This guest post is written by Tom Tuohy, who has written for various media from The Guardian (UK), Bangkok Post (Thailand) to Al Jazeera (Qatar). Tom wrote this in follow up the Thaivisa Expat survey that revealed something many of us had been observing for the last few years – that many Western Expats are now leaving Thailand.

So long Thailand, it’s time we were heading home

By now many will have read and digested the news from the biennial Thaivisa.com survey that a growing number of Western expats are not happy in the Land of Smiles.

For some, this is not exactly news although, for others, it has come as quite a shock. Those brave enough to click on links to Thaivisa.com pages won’t be strangers to the typically negative comments generated on this website and indeed, many other Thailand expat discussion forums.

If one were to hazard a guess at the general make up of your typical commenter, one might get the image of a forever disgruntled middle-aged, divorcee who sits in his underwear in his 40 square metre condo, fag in one hand, Leo in the other, hunt and peck style (two-fingered) typing, moaning about his lot and never quite able to find it in his heart to say nice things about his adopted home.

Expat suicide? “Nah, he deserved it…for shacking up with a bar girl” or “How inconsiderate to have splattered his brains all over Uncle Suprarerk’s Honda from the fifth floor!” Such is the quality of comments one reads below a link to the sad demise of a recent fellow expat and rarely a word of remorse or pity let alone an RIP graces those boards. Thankfully, these expats do not represent the many thousands of Western expats in Thailand.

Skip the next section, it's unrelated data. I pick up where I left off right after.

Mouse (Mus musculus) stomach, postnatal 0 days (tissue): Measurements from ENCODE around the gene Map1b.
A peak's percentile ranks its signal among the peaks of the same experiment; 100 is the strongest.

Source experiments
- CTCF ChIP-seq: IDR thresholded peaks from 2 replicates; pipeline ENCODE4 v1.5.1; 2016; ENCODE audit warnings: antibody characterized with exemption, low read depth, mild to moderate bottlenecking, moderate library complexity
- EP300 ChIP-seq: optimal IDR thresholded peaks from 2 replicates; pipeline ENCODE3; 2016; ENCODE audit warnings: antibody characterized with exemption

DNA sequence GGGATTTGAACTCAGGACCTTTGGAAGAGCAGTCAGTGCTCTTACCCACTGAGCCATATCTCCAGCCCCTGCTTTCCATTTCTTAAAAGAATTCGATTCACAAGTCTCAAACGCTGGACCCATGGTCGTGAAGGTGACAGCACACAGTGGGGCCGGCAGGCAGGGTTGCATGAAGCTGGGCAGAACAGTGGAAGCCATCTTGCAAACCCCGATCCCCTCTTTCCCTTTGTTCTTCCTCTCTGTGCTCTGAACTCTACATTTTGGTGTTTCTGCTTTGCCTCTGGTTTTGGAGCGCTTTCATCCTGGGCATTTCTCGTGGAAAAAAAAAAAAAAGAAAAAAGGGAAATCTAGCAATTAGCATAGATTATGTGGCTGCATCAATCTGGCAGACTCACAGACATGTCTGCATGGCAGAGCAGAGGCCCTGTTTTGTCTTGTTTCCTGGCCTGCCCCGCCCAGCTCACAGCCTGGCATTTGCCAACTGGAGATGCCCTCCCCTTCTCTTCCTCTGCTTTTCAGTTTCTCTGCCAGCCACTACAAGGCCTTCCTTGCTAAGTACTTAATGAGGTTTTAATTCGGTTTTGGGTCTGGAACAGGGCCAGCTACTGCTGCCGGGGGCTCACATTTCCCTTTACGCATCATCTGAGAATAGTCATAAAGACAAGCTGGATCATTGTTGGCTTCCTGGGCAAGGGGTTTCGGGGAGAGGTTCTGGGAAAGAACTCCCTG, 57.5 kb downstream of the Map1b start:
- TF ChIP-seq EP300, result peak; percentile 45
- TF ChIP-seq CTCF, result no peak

In fact, these expat forums seem to be where the most depressed and pessimistic farangs come to congregate if for no other reason than to wallow together in their own support group. Presumably this is the only way to help them get through their own sad existences in the tropical paradise that is Thailand.

That said, it does appear, in this instance, the “Old Groaners” (as I like to call them), have been right about how many expats want to leave Thailand or have already left. So what’s gone wrong? Why are so many expats leaving the paradise that is Thailand? And just as important, where are they all going?

“You seek him here, you seek him there…” (The Scarlet Pimpernel)

According to the survey, which had 1,429 respondents, so quite a sizeable group, there are fewer Western expats arriving in Thailand than ever before and a significant amount of working expats under 60 years have now left Thailand for good. Moreover, half of all expats have considered leaving the country over the last year, and of the group that has considered leaving, a whopping 84% said they are unhappier than when they first arrived.

Also, the newer arrivals have not been the young bucks, the “hansum man”, so beloved of Thai language schools, but have been retirees, with the average age increasing a mammoth ten years from 50 to just over 60 years old in just two years.